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Bracey v. United States

United States District Court, W.D. Tennessee, Western Division

July 17, 2015

MICHAEL BRACEY, Movant,
v.
UNITED STATES OF AMERICA, Respondent. Cr. No. 2:10-cr-20274-JPM-1

ORDER DIRECTING CLERK TO UPDATE DOCKET WITH INMATE'S CURRENT ADDRESS ORDER DENYING MOTION UNDER 28 U.S.C. ORDER DENYING CERTIFICATE OF APPEALABILITY AND ORDER CERTIFYING APPEAL NOT TAKEN IN GOOD FAITH

JON PHIPPS McCALLA, District Judge.

On June 7, 2012, Defendant Michael Bracey, Bureau of Prisons registration number 00073-193, an inmate at the Federal Medical Center in Butner, North Carolina, filed a motion pursuant to 28 U.S.C. § 2255 ("§ 2255 motion"). (ECF No. 1.) On May 28, 2013, the Court directed the United States to respond to the motion to vacate. (ECF No. 3.) On August 14, 2013, the Court entered a second order directing the United States to respond. (ECF No. 6.) On December 13, 2013, the United States filed an answer contending that Defendant's motion is without merit. (ECF No. 18.) On December 16, 2013, the United States filed an amended answer supported by exhibits. (ECF Nos. 20 & 21.). For the reasons that follow, Bracey's § 2255 motion is DENIED, and a certificate of appealability is DENIED. The Court also finds that an appeal would not be taken in good faith. Leave to appeal in forma pauperis is DENIED.6>

I. BACKGROUND TO MOTION

On July 27, 2010, a federal grand jury returned an indictment charging Bracey with one count of possession of a firearm after a felony conviction, in violation of 18 U.S.C. § 922(g)(1) (Count One) and one count of false and fictitious written statement regarding lawful acquisition of a firearm, in violation of 18 U.S.C. § 922(a)(6) and § 924(a)(2) (Count Two). (Criminal Case ("Cr.") ECF Nos. 1-3.) On September 28, 2010, Bracey waived his right to a jury trial and pled guilty to Counts One and Two pursuant to a written plea agreement. (Cr. ECF Nos. 20, 22-23.)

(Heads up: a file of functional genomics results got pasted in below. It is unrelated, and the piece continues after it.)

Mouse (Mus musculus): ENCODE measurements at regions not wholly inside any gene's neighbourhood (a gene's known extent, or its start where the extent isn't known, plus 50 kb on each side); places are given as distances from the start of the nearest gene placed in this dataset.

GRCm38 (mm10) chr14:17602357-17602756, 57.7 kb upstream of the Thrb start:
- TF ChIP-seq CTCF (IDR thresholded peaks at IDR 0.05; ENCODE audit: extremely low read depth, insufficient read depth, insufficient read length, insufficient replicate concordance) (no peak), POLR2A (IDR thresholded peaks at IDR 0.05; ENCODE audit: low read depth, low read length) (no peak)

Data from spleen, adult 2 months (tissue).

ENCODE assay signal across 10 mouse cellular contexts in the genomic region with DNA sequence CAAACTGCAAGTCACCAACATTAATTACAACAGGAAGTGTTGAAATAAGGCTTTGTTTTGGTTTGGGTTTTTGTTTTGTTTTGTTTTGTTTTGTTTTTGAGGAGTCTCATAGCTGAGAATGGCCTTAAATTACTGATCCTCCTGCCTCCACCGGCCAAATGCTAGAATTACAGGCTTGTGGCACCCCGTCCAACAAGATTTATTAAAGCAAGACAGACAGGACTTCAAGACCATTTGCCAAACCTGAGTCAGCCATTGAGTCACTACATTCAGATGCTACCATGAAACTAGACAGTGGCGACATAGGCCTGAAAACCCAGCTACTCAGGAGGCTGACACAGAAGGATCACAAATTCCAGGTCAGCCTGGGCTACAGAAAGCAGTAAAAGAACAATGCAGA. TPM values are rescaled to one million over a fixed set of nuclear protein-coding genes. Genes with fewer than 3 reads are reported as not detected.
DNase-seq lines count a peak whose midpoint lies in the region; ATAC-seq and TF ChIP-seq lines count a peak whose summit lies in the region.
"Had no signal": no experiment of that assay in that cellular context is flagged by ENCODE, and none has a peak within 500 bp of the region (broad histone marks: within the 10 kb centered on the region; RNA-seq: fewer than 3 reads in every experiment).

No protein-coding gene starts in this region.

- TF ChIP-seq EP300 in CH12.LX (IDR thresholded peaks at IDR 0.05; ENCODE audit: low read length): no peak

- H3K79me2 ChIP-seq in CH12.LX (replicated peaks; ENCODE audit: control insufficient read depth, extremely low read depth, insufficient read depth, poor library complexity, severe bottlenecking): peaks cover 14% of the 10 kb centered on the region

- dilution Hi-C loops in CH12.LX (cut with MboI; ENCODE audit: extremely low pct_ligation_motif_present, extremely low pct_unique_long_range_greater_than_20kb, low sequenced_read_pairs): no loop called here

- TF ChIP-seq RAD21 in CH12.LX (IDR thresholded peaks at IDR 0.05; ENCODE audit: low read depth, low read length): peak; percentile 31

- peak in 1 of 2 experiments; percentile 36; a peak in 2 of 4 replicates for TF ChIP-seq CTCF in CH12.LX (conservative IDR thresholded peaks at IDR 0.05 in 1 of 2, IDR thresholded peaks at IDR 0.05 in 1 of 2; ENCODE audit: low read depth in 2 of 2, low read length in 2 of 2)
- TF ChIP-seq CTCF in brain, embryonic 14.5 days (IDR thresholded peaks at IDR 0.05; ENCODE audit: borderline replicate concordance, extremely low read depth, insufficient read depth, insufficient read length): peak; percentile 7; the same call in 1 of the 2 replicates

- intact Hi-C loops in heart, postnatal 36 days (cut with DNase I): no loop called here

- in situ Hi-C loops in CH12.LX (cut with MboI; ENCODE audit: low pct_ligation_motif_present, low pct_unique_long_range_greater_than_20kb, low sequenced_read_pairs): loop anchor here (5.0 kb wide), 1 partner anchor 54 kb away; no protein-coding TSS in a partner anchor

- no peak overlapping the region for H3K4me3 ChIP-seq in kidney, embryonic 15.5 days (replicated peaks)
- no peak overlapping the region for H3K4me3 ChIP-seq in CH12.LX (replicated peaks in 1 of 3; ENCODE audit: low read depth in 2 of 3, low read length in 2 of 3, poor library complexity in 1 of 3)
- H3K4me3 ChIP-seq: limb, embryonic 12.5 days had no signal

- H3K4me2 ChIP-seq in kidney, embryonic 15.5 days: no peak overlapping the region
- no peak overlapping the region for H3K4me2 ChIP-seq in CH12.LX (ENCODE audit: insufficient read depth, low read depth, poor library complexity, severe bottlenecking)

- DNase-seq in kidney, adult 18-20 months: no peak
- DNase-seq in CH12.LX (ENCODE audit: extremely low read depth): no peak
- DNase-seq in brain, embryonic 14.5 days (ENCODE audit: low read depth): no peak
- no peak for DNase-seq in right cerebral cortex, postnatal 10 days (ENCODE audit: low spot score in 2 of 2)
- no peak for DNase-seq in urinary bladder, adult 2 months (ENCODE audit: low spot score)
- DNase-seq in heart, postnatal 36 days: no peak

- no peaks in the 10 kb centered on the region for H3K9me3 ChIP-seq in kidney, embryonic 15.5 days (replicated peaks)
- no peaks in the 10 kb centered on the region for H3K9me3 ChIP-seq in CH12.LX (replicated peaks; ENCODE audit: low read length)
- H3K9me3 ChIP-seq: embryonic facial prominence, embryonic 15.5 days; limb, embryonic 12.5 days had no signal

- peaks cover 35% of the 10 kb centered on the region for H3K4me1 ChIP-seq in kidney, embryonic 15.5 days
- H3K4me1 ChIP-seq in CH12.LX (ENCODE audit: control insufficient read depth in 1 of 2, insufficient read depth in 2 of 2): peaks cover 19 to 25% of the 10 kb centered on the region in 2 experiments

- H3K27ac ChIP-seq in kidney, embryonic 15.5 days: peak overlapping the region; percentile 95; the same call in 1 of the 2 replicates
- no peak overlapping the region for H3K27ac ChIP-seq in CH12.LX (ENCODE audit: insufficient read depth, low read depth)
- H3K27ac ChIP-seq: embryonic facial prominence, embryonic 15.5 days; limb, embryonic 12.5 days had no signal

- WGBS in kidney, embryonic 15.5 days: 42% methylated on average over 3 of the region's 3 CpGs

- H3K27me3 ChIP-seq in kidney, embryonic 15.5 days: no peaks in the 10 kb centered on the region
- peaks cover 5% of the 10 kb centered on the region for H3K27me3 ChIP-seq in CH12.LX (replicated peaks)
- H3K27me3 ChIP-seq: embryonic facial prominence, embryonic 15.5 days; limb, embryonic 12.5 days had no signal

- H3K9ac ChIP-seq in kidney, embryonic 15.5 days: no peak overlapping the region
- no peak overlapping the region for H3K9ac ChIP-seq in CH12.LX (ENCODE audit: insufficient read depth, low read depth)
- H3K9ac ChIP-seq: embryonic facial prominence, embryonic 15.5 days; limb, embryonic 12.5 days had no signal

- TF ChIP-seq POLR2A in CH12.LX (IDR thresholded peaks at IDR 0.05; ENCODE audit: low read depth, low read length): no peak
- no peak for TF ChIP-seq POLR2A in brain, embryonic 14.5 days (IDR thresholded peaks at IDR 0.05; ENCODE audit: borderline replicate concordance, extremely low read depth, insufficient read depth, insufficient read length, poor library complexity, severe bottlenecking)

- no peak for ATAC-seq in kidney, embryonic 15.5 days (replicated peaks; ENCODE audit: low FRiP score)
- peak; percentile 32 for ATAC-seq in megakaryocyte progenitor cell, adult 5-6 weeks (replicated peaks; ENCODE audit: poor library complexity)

PLEA AGREEMENT

The full and complete plea is as follows:

The following constitutes the Plea Agreement reached between the United States, represented by Edward L. Stanton, Ill. United States Attorney for the Western District of Tennessee, and R. MATTHEW PRICE, Assistant United States Attorney, the defendant, MICHAEL BRACEY, a/k/a Michael Bracy, Michael Brecey, Timothy Estes, and Michael Edward Bracey (hereinafter only referred to as MICHAEL BRACEY), represented by DANIEL JOHNSON, defense counsel.
Michael Bracey agrees that he will enter a voluntary plea of guilty to counts One and Two of the indictment. Michael Bracey agrees that he is entering a voluntary plea of guilty to counts One and Two of the indictment because he is, in fact, guilty of the offenses charged in these counts.
Given the facts in the possession of the United States at the time of the writing of this agreement, the United States does not oppose Michael Bracey receiving acceptance of responsibility credit pursuant to U.S.S.G. § 3E1.1. Michael Bracey understands that if the United States receives information between the signing of this agreement and the time of the sentencing that he has previously engaged in, or if he engages in the future, in conduct inconsistent with the acceptance of responsibility, including, but not limited to, participation of any additional criminal activities between now and the time of sentencing, this position could change. Further, Michael Bracey understands that whether or not acceptance of responsibility credit pursuant to § 3E1.1 is granted is a matter to be determined by the District Court. Failure of the District Court to grant acceptance of responsibility credit is not a basis for Michael Bracey to withdraw his guilty plea.